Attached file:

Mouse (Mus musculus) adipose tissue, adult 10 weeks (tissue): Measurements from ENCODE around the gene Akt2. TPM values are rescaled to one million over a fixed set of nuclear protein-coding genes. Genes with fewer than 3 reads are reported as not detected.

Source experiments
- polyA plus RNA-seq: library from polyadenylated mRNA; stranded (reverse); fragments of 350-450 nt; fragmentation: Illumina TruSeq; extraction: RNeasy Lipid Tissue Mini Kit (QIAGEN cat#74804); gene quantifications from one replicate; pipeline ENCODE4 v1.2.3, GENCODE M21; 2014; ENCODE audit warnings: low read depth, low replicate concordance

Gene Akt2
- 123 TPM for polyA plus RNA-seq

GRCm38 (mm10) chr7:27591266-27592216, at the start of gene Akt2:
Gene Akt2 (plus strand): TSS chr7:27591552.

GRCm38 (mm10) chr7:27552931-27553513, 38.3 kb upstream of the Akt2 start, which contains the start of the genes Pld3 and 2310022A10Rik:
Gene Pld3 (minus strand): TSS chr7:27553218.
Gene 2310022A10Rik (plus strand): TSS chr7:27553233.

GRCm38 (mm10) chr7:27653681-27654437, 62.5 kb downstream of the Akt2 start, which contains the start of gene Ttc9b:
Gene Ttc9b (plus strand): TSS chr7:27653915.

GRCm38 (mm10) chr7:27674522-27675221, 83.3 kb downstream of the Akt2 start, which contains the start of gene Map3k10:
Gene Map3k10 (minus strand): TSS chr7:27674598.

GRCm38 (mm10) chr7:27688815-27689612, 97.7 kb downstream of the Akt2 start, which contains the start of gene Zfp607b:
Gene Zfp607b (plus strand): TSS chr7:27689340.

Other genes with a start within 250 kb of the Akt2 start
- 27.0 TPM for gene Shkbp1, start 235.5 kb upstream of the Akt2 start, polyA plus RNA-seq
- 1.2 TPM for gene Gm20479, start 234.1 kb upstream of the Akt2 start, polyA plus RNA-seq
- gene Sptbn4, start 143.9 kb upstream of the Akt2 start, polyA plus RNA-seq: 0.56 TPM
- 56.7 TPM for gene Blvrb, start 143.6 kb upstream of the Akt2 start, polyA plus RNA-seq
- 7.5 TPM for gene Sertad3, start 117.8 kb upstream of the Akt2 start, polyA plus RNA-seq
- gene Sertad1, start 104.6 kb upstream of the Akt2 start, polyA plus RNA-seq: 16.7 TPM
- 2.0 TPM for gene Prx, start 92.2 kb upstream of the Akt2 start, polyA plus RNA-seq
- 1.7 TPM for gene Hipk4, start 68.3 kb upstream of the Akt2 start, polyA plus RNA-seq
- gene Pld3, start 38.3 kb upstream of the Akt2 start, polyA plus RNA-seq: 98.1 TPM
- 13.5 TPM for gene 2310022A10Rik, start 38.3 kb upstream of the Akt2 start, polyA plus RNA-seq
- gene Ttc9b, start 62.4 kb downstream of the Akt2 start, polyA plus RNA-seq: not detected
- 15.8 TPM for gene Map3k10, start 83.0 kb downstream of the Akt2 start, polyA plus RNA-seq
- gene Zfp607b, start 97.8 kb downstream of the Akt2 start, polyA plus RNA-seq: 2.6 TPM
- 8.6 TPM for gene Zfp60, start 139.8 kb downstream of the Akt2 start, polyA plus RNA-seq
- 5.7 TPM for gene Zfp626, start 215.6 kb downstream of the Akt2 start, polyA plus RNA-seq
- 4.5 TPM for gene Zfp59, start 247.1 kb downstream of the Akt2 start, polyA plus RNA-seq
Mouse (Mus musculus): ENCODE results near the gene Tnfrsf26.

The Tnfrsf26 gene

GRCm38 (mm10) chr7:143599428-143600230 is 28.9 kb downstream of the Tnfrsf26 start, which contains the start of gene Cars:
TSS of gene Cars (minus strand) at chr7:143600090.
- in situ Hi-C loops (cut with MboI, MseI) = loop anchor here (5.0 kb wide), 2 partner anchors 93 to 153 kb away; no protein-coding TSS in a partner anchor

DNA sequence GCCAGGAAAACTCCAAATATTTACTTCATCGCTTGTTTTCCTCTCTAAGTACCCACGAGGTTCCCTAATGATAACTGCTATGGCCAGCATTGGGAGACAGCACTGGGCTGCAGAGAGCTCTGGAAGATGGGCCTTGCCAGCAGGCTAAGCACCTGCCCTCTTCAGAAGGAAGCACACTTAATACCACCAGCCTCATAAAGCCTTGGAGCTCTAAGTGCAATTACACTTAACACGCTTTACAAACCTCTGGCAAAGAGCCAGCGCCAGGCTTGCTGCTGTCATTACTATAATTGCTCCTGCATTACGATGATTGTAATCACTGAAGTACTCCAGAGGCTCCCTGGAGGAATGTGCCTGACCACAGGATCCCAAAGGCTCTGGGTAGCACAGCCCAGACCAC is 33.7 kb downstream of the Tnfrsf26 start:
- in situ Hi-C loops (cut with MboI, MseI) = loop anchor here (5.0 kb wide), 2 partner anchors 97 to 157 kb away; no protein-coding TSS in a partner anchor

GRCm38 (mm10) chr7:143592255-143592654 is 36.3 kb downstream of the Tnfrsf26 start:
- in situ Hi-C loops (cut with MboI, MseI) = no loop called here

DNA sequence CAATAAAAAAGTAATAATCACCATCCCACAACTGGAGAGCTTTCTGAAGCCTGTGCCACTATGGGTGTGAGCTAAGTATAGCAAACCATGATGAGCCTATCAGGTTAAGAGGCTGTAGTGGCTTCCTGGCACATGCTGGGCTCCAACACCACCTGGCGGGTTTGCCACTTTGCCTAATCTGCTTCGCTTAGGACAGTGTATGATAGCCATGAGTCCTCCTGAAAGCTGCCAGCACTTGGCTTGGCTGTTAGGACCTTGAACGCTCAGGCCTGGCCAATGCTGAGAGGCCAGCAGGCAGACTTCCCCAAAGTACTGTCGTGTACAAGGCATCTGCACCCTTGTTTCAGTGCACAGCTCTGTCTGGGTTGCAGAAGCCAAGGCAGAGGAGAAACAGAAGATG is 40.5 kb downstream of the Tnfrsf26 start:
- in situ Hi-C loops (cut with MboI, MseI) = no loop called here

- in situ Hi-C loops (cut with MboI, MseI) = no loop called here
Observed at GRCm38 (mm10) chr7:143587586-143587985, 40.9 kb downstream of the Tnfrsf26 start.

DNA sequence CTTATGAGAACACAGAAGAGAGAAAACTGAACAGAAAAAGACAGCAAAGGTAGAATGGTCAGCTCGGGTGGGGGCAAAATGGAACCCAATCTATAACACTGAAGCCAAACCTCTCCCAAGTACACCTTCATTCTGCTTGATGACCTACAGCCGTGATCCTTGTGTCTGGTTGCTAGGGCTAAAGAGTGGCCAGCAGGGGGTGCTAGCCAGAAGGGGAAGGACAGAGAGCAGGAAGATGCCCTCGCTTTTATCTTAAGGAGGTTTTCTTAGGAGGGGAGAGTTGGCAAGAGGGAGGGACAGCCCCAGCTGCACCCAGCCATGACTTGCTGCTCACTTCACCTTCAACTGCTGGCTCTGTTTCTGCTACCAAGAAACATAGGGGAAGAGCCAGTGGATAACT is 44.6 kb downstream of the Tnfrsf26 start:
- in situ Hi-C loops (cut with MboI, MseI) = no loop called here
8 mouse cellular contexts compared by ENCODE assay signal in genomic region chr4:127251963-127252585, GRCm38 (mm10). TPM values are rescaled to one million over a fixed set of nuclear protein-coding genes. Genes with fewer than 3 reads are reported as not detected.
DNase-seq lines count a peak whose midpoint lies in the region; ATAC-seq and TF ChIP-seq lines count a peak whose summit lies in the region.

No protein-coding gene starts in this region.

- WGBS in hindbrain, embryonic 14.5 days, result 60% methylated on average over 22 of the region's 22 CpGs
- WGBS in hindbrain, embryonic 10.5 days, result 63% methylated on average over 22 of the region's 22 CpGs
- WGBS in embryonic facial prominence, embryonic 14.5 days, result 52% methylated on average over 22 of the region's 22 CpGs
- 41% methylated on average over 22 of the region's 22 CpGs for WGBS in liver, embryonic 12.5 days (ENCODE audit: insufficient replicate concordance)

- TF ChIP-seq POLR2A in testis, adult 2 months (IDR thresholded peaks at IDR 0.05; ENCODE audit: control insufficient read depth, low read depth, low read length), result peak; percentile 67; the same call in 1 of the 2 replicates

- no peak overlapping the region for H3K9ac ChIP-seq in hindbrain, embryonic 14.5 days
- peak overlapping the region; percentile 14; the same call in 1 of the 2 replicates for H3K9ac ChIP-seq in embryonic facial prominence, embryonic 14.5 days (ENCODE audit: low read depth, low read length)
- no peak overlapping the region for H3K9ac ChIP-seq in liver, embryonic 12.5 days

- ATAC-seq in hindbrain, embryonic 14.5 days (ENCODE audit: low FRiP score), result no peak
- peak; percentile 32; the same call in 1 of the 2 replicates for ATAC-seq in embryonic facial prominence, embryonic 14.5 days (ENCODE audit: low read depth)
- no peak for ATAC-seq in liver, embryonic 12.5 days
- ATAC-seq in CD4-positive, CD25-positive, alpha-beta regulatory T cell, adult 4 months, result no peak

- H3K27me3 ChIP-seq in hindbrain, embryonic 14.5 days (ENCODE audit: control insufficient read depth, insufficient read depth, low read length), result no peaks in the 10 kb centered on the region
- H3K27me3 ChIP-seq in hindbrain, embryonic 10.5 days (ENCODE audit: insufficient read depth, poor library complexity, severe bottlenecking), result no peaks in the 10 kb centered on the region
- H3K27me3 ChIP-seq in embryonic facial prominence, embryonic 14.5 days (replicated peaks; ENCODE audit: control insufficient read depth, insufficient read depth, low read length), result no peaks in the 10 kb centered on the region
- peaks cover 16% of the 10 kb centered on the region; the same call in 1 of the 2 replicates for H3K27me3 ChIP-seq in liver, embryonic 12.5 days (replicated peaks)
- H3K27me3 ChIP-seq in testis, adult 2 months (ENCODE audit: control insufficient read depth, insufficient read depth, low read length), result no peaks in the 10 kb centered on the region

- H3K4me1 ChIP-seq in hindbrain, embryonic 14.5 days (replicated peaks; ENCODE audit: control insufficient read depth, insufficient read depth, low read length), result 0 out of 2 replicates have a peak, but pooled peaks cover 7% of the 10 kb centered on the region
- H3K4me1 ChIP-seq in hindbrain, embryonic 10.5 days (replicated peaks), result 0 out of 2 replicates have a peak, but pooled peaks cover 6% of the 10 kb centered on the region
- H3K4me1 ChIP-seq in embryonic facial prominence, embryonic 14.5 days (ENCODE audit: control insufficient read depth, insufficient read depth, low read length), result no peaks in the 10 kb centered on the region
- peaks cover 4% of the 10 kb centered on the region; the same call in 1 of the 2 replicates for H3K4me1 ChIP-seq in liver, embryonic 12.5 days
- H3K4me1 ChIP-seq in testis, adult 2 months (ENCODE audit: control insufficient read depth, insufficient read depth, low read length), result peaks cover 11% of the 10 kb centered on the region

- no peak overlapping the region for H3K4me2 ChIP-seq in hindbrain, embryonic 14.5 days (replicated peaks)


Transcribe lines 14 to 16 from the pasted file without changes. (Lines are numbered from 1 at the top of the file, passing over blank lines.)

Gene Map3k10 (minus strand): TSS chr7:27674598.

GRCm38 (mm10) chr7:27688815-27689612, 97.7 kb downstream of the Akt2 start, which contains the start of gene Zfp607b:
Gene Zfp607b (plus strand): TSS chr7:27689340.